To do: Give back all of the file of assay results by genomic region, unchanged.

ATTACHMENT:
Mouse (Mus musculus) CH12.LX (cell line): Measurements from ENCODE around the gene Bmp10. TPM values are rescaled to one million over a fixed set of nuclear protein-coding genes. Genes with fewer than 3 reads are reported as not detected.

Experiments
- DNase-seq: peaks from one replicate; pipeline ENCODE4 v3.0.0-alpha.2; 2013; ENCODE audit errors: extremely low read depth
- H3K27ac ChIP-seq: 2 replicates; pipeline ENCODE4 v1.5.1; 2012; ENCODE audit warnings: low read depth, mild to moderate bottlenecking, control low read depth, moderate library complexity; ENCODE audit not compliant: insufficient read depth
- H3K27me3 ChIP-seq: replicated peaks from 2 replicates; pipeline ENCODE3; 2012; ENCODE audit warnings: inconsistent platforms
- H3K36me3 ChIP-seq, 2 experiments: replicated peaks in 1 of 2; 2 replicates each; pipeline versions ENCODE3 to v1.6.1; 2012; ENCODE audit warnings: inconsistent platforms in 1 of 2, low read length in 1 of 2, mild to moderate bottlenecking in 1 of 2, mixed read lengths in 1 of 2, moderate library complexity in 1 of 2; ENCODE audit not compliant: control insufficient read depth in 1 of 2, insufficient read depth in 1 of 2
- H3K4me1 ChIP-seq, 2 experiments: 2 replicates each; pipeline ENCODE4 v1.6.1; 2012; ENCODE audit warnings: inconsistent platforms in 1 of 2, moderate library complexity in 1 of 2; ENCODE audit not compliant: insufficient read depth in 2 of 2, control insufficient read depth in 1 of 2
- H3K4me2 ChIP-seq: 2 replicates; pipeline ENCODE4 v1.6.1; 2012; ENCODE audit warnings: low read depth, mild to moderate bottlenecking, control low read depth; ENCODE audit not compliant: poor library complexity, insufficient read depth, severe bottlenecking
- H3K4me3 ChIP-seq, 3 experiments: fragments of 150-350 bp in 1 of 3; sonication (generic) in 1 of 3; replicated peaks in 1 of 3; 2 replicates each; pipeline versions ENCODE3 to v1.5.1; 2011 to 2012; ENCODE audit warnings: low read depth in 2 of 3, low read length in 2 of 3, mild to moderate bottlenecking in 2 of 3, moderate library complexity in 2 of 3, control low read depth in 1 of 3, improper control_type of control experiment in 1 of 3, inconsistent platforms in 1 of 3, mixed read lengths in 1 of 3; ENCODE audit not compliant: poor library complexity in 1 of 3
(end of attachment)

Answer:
Mouse (Mus musculus) CH12.LX (cell line): Measurements from ENCODE around the gene Bmp10. TPM values are rescaled to one million over a fixed set of nuclear protein-coding genes. Genes with fewer than 3 reads are reported as not detected.

Experiments
- DNase-seq: peaks from one replicate; pipeline ENCODE4 v3.0.0-alpha.2; 2013; ENCODE audit errors: extremely low read depth
- H3K27ac ChIP-seq: 2 replicates; pipeline ENCODE4 v1.5.1; 2012; ENCODE audit warnings: low read depth, mild to moderate bottlenecking, control low read depth, moderate library complexity; ENCODE audit not compliant: insufficient read depth
- H3K27me3 ChIP-seq: replicated peaks from 2 replicates; pipeline ENCODE3; 2012; ENCODE audit warnings: inconsistent platforms
- H3K36me3 ChIP-seq, 2 experiments: replicated peaks in 1 of 2; 2 replicates each; pipeline versions ENCODE3 to v1.6.1; 2012; ENCODE audit warnings: inconsistent platforms in 1 of 2, low read length in 1 of 2, mild to moderate bottlenecking in 1 of 2, mixed read lengths in 1 of 2, moderate library complexity in 1 of 2; ENCODE audit not compliant: control insufficient read depth in 1 of 2, insufficient read depth in 1 of 2
- H3K4me1 ChIP-seq, 2 experiments: 2 replicates each; pipeline ENCODE4 v1.6.1; 2012; ENCODE audit warnings: inconsistent platforms in 1 of 2, moderate library complexity in 1 of 2; ENCODE audit not compliant: insufficient read depth in 2 of 2, control insufficient read depth in 1 of 2
- H3K4me2 ChIP-seq: 2 replicates; pipeline ENCODE4 v1.6.1; 2012; ENCODE audit warnings: low read depth, mild to moderate bottlenecking, control low read depth; ENCODE audit not compliant: poor library complexity, insufficient read depth, severe bottlenecking
- H3K4me3 ChIP-seq, 3 experiments: fragments of 150-350 bp in 1 of 3; sonication (generic) in 1 of 3; replicated peaks in 1 of 3; 2 replicates each; pipeline versions ENCODE3 to v1.5.1; 2011 to 2012; ENCODE audit warnings: low read depth in 2 of 3, low read length in 2 of 3, mild to moderate bottlenecking in 2 of 3, moderate library complexity in 2 of 3, control low read depth in 1 of 3, improper control_type of control experiment in 1 of 3, inconsistent platforms in 1 of 3, mixed read lengths in 1 of 3; ENCODE audit not compliant: poor library complexity in 1 of 3